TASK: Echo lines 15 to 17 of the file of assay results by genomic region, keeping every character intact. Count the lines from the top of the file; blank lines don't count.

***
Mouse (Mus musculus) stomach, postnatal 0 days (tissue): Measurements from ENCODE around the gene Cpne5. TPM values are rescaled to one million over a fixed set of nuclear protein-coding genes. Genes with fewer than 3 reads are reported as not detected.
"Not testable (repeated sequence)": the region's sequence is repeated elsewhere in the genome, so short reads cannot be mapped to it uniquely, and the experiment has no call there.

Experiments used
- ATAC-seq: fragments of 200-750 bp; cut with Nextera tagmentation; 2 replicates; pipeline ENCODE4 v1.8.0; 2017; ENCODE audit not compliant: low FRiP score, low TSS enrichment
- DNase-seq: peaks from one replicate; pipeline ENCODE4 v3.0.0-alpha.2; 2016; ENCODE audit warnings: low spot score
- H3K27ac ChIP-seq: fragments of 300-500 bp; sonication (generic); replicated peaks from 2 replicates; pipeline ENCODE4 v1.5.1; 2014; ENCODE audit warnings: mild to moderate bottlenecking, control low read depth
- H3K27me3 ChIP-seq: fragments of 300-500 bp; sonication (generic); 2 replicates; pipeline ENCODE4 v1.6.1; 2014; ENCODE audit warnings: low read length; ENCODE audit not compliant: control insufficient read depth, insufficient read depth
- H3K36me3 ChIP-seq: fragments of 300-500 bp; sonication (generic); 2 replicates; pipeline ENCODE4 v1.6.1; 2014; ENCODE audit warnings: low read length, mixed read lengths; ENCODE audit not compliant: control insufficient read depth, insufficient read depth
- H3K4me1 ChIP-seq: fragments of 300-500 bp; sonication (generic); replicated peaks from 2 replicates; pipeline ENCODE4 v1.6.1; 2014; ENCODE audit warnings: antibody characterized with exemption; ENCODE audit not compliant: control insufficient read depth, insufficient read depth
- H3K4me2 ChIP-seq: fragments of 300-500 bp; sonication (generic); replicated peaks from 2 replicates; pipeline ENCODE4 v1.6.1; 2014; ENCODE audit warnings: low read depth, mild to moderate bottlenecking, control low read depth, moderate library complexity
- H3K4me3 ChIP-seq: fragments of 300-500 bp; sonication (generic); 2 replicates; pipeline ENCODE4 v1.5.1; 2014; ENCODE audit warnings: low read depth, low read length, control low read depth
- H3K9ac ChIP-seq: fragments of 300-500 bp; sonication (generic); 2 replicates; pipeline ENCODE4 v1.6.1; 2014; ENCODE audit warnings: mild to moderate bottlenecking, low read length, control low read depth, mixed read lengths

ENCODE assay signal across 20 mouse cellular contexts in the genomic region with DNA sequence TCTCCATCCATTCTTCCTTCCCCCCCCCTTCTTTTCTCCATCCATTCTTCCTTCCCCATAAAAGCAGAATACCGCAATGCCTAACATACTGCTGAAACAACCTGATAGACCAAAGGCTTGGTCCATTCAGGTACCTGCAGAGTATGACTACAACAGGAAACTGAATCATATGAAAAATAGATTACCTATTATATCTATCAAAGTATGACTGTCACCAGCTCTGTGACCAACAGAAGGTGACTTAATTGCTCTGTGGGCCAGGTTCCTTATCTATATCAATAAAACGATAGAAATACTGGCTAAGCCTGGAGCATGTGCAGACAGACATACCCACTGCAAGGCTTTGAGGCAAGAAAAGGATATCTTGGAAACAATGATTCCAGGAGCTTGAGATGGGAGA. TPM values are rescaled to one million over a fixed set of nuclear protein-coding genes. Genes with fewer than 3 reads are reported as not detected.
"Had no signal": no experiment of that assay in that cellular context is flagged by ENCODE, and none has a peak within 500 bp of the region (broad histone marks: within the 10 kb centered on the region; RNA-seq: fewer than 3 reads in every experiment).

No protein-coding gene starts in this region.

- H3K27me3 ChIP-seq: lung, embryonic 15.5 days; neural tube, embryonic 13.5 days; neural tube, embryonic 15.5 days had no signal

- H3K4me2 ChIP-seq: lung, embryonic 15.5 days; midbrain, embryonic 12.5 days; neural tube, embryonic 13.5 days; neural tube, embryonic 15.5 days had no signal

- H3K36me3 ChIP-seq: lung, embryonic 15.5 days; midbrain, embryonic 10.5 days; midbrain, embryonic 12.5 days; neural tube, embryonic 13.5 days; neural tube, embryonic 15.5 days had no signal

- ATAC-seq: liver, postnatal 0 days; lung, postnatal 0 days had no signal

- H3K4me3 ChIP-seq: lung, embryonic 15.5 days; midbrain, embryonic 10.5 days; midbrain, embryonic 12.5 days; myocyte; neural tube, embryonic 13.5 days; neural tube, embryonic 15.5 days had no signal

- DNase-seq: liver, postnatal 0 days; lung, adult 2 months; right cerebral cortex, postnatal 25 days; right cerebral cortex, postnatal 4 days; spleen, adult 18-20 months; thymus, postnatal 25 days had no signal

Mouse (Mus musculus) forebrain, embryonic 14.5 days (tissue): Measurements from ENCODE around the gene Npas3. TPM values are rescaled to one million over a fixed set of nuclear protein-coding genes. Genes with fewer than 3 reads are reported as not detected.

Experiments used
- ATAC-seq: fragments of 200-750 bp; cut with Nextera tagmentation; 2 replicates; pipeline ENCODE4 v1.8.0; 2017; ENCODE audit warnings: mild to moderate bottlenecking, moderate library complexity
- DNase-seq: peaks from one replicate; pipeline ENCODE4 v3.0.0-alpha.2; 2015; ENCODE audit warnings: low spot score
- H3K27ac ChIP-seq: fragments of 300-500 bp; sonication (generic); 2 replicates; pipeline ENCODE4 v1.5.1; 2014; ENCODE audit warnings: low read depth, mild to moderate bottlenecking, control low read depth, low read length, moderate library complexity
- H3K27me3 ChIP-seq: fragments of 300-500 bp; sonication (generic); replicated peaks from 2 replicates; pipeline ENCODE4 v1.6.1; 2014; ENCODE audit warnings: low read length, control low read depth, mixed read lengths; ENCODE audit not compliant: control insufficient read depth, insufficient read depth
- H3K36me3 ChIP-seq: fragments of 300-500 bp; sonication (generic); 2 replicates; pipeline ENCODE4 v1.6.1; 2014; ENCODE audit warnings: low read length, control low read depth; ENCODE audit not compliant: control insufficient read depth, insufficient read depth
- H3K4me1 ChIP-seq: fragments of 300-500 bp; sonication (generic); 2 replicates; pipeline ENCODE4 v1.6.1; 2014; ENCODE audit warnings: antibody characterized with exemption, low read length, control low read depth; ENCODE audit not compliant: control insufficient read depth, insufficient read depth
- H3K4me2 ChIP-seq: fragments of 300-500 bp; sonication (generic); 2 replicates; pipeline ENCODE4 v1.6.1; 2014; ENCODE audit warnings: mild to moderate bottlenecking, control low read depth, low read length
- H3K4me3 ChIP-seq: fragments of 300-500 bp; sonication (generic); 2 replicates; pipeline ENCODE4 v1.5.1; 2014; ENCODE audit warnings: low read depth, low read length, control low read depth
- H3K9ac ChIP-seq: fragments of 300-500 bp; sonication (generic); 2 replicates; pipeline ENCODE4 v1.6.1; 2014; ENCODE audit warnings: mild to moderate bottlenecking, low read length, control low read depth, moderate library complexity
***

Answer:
No protein-coding gene starts in this region.

- H3K27me3 ChIP-seq: lung, embryonic 15.5 days; neural tube, embryonic 13.5 days; neural tube, embryonic 15.5 days had no signal

- H3K4me2 ChIP-seq: lung, embryonic 15.5 days; midbrain, embryonic 12.5 days; neural tube, embryonic 13.5 days; neural tube, embryonic 15.5 days had no signal